Theory of Games Economic Behavior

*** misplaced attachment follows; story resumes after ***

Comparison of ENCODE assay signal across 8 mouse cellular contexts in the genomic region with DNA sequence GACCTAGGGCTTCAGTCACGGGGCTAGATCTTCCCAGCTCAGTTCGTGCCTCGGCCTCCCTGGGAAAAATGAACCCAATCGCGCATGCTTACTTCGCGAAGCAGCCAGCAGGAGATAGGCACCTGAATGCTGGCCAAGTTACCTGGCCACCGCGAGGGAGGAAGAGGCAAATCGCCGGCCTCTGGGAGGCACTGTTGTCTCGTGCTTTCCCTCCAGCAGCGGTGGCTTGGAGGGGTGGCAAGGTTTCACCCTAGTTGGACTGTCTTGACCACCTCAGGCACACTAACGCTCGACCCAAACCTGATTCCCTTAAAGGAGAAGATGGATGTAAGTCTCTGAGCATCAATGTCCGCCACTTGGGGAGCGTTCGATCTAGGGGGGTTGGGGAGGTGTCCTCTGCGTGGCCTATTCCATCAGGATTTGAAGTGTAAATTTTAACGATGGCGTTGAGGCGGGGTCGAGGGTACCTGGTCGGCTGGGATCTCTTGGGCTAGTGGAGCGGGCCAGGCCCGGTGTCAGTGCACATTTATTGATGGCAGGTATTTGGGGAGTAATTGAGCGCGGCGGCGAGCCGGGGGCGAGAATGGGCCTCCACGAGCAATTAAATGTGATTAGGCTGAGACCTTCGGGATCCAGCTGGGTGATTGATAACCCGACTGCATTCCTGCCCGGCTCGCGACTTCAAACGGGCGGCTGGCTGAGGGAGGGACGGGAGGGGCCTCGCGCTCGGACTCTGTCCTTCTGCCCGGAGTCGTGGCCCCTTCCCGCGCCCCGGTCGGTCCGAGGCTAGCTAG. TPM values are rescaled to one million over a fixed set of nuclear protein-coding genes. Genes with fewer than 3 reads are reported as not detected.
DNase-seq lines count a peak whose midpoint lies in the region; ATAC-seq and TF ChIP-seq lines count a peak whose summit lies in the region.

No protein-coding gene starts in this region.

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<p>CO</p> <p>^</p> <p>66986 [rA-thpnrptip*i the theory-to-be.))) ing</p> <p>Thesepoints</p> <p>1E.g., ewton's N</p> <p>4.1.2.</p> <p>3.7.1.</p> <p>34</p> <p>FORMULATIONOF THE ECONOMIC PROBLEM</p> <p>we (Of course have not yet formulated theserequirements.Foran exhausc c b tive discussion, f. loc. it. elow.) The structure of the societyunder considerationwould then be extremelysimple: Therewould existan absolute state of equilibrium in which the quantitative shareof every participant would be preciselydetermined. It will be seenhowever that such a solution, possessingall necessary properties, does not exist in general. The notion of a solution will have to be broadenedconsiderably,and it will be seenthat this is closelyconnectedwith certaininherent features of social organization that are well \" known from a \" common sense point of view but thus far have not been viewed in proper perspective. (Cf. 4.6.nd 4.8.1.) a 4.2.3. mathematical analysis of the problem will show that there Our exists, indeed,a not inconsiderable family of gameswhere a solution can be defined and found in the above sense: .e. s one singleimputation. In i a such cases obtains at leastthe amount thus imputed to every participant him by just behaving appropriately, rationally. Indeed, e gets exactly h this amount if the other participants too behave rationally; if they do not, he may get even more. Thesearethe gamesof two participants where the sum of all payments is zero. While these gamesare not exactly typical for majoreconomic processes, contain some universally important traits of all gamesand they the resultsderivedfrom them arethe basis of the generalheory of games. t We shalldiscussthem at length in Chapter III.</p> <p>obtains by behaving rationally. Considertheseamounts which the several \" participants''obtain. If the solution did nothing more in the quantitative with the well sensethan specify these amounts, 1 then it would coincide of i known concept imputation:t would just statehow the total proceeds 2 areto be distributed among the participants. We emphasize that the problem of imputation must be solved both are when the total proceeds in fact identicallyzero and when they arevariable. This problem,in its general orm, has neither been properlyformuf latednor solvedin economic literature. 4.2.2. can seeno reason why one should not be satisfied with a We a solution of this nature, providing it can be found: i.e. singleimputation which meetsreasonable requirements for optimum (rational) behavior.</p> <p>1And of course,n the combinatorial sense,as outlined above,the procedure i how to obtain them. *In games as usually understood the total proceedsare always zero; one participant can gain only what the others lose. Thus there is a pure problem of distribution and absolutely none of increasing the total utility, the \"social imputation In all economicquestions the latter problem arisesas well, but the question product.\" of imputation remains. Subsequently we shall broaden the concept f a game by dropo ping the requirement of the total proceedseing zero(cf. Ch. XI).))) b</p> <p>4.3.The Solution as a Set of Imputations 4.3.1.eitherof the two above restrictionss dropped,the situation is If i altered materially.</p> <p>i.e.</p> <p>i.e.</p> <p>A SOLUTIONS ND STANDARDSOF BEHAVIOR</p> <p>35</p> <p>The simplest gamewhere the secondrequirement is oversteppedis a two-persongame where the sum of all payments is variable. This corresponds to a social economy with two participants and allows both for 1 and their interdependence for variability of total utility with their behavior. As a matter of fact this is exactly the caseof a bilateral monopoly (cf. The 6L2.-61.6.). well known \"zone of uncertainty \" which is found in current efforts to solve the problemof imputation indicatesthat a broader c conceptof solution must be sought. This casewill be discussedloc. it. above. Forthe moment we want to use it only as an indicatorof the diffiwhich is more suitableas a basis for a first culty and pass to the other case</p> <p>the above two-persongame, this does not correspondto any fundamental n a economicroblembut it represents evertheless basicpossibilityin human p relations. The essentialfeature is that any two players who combineand against a third can thereby securean advantage. The problem cooperate is how this advantage shouldbe distributed among the two partners in this combination. Any such schemeof imputation will have to take into t accounthat any two partners can combine; while any onecombination of is in the process formation, eachpartner must considerthe fact that his could break away and join the third participant. prospectiveally h of Of coursethe rules of the game will prescribeow the proceeds a discoalition should be divided between the partners. But the detailed shows that this will not be, in general,the cussion to be given in 22.1. a final verdict. Imagine game (of three or more persons) in which two can form a very advantageouscoalition but where the rules participants of the gameprovide that the greatestpart of the gain goesto the first participant. Assume furthermore that the second participant of this coalition can also entera coalition with the third one,which is lesseffective in toto but promises him a greaterindividual gain than the former. In this situation it is obviously reasonablefor the first participant to transfer a part of the gains which he could get from the first coalition to the second participant in order to save this coalition. In other words: One must t expecthat under certainconditionsone participant of a coalition will be willing to pay a compensationto his partner. Thus the apportionment within a coalition depends not only upon the rules of the game but also upon the above principles, under the influence of the alternative</p> <p>4.3.2. simplestgamewhere the first requirementis disregardedis a The g three-personame where the sum of all payments is zero. In contrast to</p> <p>positive step.</p> <p>i.e.</p> <p>2 coalitions.</p> <p>that one cannot expect ny theoretical tateCommon sensesuggests s a ment as to which alliance will be formed3 but only information concerning 1It will be remembered that we make useof a transferable utility, cf. * This doesnot mean that the rules of the game are violated, sincesuch compensatory payments, if made at all, are made freely in pursuance of a rational consideration. 1Obviously three combinations of two partners eachare possible. In the example w to be given in 21., preference ithin the solution for a particular alliance will be any</p> <p>2.1.1.</p> <p>a)))</p> <p>36</p> <p>FORMULATIONOF THE ECONOMIC PROBLEM</p> <p>how the partners in a possiblecombination must divide the spoilsin order to to avoid the contingency that any oneof them deserts form a combination in with the third player. All this will be discussed detailand quantitativelyin</p> <p>It suffices to state here only the result which the above qualitative make plausibleand which will be establishedmore rigorously considerations o c loc. it. A reasonableoncept f a solution consistsin this case a system of c of three imputations. These correspond to the above-mentionedthree combinationsor alliancesand express division of spoilsbetweenrespecthetive</p> <p>Ch.V.</p> <p>We shall seethat a consistent theory will for solutions which are not single imputations, but</p> <p>situation.</p> <p>4.3.3. last result will The</p> <p>allies.</p> <p>turn</p> <p>out to be the prototype of the general</p> <p>result from looking rather systems of</p> <p>imputations. It is clearthat in the above three-person no single imputation game from the solution is in itself anything like a solution. Any particular alliance describes one particular considerationwhich entersthe minds only of the participants when they plan their behavior. Even if a particular is alliance ultimately formed, the division of the proceeds betweenthe allies will be decisivelyinfluenced by the other alliances which each one might alternatively have entered. Thus only the three alliancesand their imputations togetherform a rational whole which determines all of its a stability of its own. It is, indeed,this whole which detailsand possesses is the really significant entity, more so than its constituent imputations. i Even if one of these is actually applied, i.e.f one particular allianceis actually formed, the others arepresent in a \"virtual\" existence: Although they have not materialized, hey have contributedessentiallyto shapingand t determiningthe actualreality. In conceiving of the general roblem,a socialconomy or equivalently p e a gameof n participants, we shall with an optimismwhich can be justified t only by subsequentsuccessexpecthe same thing:A solution shouldbe a 1 in system of imputations possessing its entirety some kind of balanceand stability the nature of which we shall try to determine.We emphasize that this stability whatever it may turn out to be will be a property of the system as a whole and not of the singleimputations of which it is T composed. hese brief considerationsregarding the three-person game have illustratedthis point. w a system of imputationsas a 4.3.4. exactcriteria hich characterize The solution of our problem are,of course,of a mathematical nature. For a t a precisend exhaustive discussionwe must therefore refer the readero the d mathematical developmentof the theory. Theexact efinition subsequentthe game will be symmetric with respect o all three t limine excludedby symmetry. Of.however participants. 1They may again include compensations between partners in a coalition, asdescribed in 4.3.2.)))</p> <p>I.e. 33.1.1.</p> <p>A SOLUTIONS ND STANDARDSOF BEHAVIOR</p> <p>37</p> <p>itself is stated in undertaketo give a prelimiWe shall nevertheless nary, qualitative outline. We hopethis will contributeto the understanding the of the ideas on which the quantitative discussionis based. Besides, placeof our considerationsin the generalframework of socialheory will t</p> <p>30.1.1.</p> <p>becomelearer. c</p> <p>4.4.The Intransitive Notion of \"Superiority\" or \"Domination\" 4.4.1. us return to a more primitive conceptof the solutionwhich we Let know already must be abandoned. We mean the ideaof a solution as a it singleimputation. If this sort of solution existed would have to be an imputation which in some plausiblesensewas superiorto all otherimputations. This notion of superiority as between imputations ought to be formulated in a way which takesaccountof the physicaland socialstructure of the milieu. That is, one should define that an imputation x is superior to an imputation y whenever this happens:Assume that society, t i.e.he totality of all participants, has to considerhe questionwhether or t not to \"accept\"staticsettlement f all questionsof distribution by the a o imputation y. Assumefurthermore that at this moment the alternative T settlement y the imputation x is also considered. hen this alternative x b will suffice to exclude of acceptance y. By this we mean that a sufficient number of participants prefer in their own interestx to i/, and areconvinced or can be convinced of the possibilityof obtaining the advantages of x. In this comparisonof x to y the participants should not be influenced by w of the consideration any third alternatives (imputations). I.e. e conceive the the relationship of superiority as an elementary one,correlating two imputations x and y only. The further comparisonof three or more ultimately of all imputations is the subject of the theory which must now follow, as a superstructure erected upon the elementary conceptof superiority. Whether the possibilityof obtaining certainadvantagesby relinquishing in y for x as discussed the above definition, can be made convincing to the interestedpartieswill depend upon the physical facts of the situation in the terminology of games, n the rules of the game. o a We prefer to use,instead of \" superior\" ith its manifold associations, w word more in the nature of a terminus technicus. When the above described 1 relationship between two imputations x and y exists,then we shall sayy</p> <p>that x dominates y. If one restates little more carefully what should be expected from a a S solution consistingof a single imputation, this formulation obtains: uch an imputation should dominate all others and be dominated by</p> <p>none.</p> <p>30.1.1.)))</p> <p>as formulated or rather indicated above is clearly in the nature of an ordering, similar to the question of 1 That is, when it holds in the mathematically precise form, which will be given in</p> <p>4.4.2. notion of domination The</p> <p>38</p> <p>FORMULATIONOF THE ECONOMIC PROBLEM</p> <p>or preference, of size in any quantitative theory. The notion of a single w imputation solution1 correspondsto that of the first element ith respect 2 to that ordering. w Thesearch such a first element ould be a plausibleone if the orderfor our notion of domination, possessedthe important ing in question, property of transitivity ; that is, if it were true that whenever x dominates one y and y dominatesz, then alsox dominatesz. In this case might proceed as follows:Starting with an arbitrary x, look for a y which dominatesa:;if such a y exists, hoose and look for a z which dominatesy\\ if such a z one c choose ne and lookfor a u which dominatesz, etc. In most practical o exists, e problemsthere is a fair chancethat this processitherterminates after a o finite number of steps with a w which is undominatedby anything else, r but that these that the sequence y, z, u, , goeson ad infinitum, x, tend to a limiting positionw undominatedby anything else. x, y, z, u, And, due to the transitivity referredto above, the final w will in eithercase dominateall previously obtained x, y, z, w, We shall not go into more elaborate etails which could and should d t be given in an exhaustive discussion.It will probablybe clearo the reader that the progress through the sequence y, z, u, #, correspondsto \" t successive improvements \" culminating in the \" optimum,\" i.e.he \"first\" w element which dominatesall others and is not dominated. All this becomesery different when transitivity does not prevail. v In that caseany attempt to reachan \"optimum\" by successiveimprovements may be futile. It can happen that x is dominatedby y y by z, and</p> <p>i.e.</p> <p>.</p> <p>4.4.3. the notion of domination on which we rely is, indeed,not Now w transitive. In our tentative descriptionof this concept e indicatedthat x dominatesy when there exists group of participants eachone of whom a prefers his individual situation in x to that in y, and who are convinced that they are able as a group i.e. s an alliance to enforce their prefera ences. We shall discuss these matters in detail in 30.2.This group of participantsshall becalledthe \"effectiveset\"for the domination of x over y. Now when x dominatesy and y dominatesz, the effective sets for thesetwo can dominationsmay be entirely disjunct and therefore no conclusions be drawn concerning relationshipbetween z and x. It can even happen the that z dominates x with the help of a third effective set, possiblydisjunct' from both previous ones.1We continu...</p>